Construction leaves Fayetteville church isolated


Members of Mt. Moriah Pentecostal Freewill Baptist Church say Interstate 295 construction has cut off entrances to the church from Jacobs and Jossie Streets. Members now have to drive through a neighborhood with lots of twists and turns.

» Click here for a Google map of the area. «

Pastor Geralene Williams says for the past 15 years the tiny Baptist church has been a sanctuary for lost sinners. Now she fears her church faithful are getting lost trying to find the church.

"We have had a lot of folks that tried to find it, but could never find the church," said Williams.

That's because construction on the I-295 bypass has parted their Eureka Springs neighborhood. Streets now begin and end on opposite sides of the construction zone. It's not just church members who are upset.

Don Campbell lives across the street from the church, and says what used to be a five minute commute to work, now takes half an hour.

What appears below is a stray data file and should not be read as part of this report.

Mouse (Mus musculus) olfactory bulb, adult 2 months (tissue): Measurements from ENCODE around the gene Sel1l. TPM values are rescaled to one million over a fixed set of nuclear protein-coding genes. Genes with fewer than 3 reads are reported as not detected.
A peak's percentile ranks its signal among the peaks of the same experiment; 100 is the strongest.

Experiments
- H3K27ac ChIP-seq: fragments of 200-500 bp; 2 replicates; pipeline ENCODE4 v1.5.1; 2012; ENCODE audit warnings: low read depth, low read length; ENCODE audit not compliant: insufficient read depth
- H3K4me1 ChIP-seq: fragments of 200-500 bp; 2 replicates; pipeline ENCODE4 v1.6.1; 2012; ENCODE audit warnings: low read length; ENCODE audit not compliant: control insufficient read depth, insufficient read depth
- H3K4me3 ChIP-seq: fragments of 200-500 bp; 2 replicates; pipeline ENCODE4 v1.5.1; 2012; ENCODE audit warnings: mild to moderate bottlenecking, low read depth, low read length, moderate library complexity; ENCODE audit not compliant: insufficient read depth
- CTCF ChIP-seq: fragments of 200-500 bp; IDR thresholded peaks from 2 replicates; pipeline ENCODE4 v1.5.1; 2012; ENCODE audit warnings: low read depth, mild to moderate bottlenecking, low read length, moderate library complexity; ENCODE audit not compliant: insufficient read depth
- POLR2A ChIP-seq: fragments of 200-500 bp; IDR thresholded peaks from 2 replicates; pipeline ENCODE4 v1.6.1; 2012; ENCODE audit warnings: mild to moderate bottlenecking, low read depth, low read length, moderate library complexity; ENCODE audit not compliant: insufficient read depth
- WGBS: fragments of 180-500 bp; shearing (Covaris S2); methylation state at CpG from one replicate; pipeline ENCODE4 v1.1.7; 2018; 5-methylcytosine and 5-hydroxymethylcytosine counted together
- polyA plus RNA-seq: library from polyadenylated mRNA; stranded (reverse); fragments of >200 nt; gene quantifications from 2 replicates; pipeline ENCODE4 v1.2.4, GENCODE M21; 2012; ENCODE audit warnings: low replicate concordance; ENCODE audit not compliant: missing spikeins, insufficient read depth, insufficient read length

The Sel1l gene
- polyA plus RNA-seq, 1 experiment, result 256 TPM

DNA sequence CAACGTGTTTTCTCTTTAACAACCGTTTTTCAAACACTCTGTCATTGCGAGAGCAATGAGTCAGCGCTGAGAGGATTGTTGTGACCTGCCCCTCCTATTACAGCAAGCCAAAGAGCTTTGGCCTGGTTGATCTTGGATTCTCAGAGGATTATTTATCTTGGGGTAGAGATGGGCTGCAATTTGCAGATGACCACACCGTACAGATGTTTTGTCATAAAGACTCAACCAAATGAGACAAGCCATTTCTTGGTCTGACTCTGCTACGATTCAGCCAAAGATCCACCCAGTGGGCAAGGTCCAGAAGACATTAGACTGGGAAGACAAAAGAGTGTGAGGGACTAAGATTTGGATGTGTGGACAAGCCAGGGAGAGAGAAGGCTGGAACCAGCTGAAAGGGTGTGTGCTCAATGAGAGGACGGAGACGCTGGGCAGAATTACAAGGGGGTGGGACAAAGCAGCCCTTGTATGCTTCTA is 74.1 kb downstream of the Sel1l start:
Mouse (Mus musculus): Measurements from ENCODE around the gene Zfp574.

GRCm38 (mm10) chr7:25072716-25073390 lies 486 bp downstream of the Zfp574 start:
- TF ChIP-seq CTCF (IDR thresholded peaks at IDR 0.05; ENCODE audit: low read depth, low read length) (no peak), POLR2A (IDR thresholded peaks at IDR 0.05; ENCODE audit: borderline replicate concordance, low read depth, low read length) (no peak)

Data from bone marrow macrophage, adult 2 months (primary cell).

"That's a problem cause if somebody needs an ambulance or police or anything it takes them having to come through there to get here," said Campbell. "It's chaos."

DOT project engineer Tracey Pittman says the change in traffic is going to take some getting used to. On Monday, construction crews will close another access street to through traffic.

After that happens there will be only one way into the community. It means motorist will have drive through a couple of neighborhoods with several twist and turns. The church puts up direction signs, but someone keeps pulling them up.

Associate Pastor Brian Williams says church members would like to have the state move them to another location.

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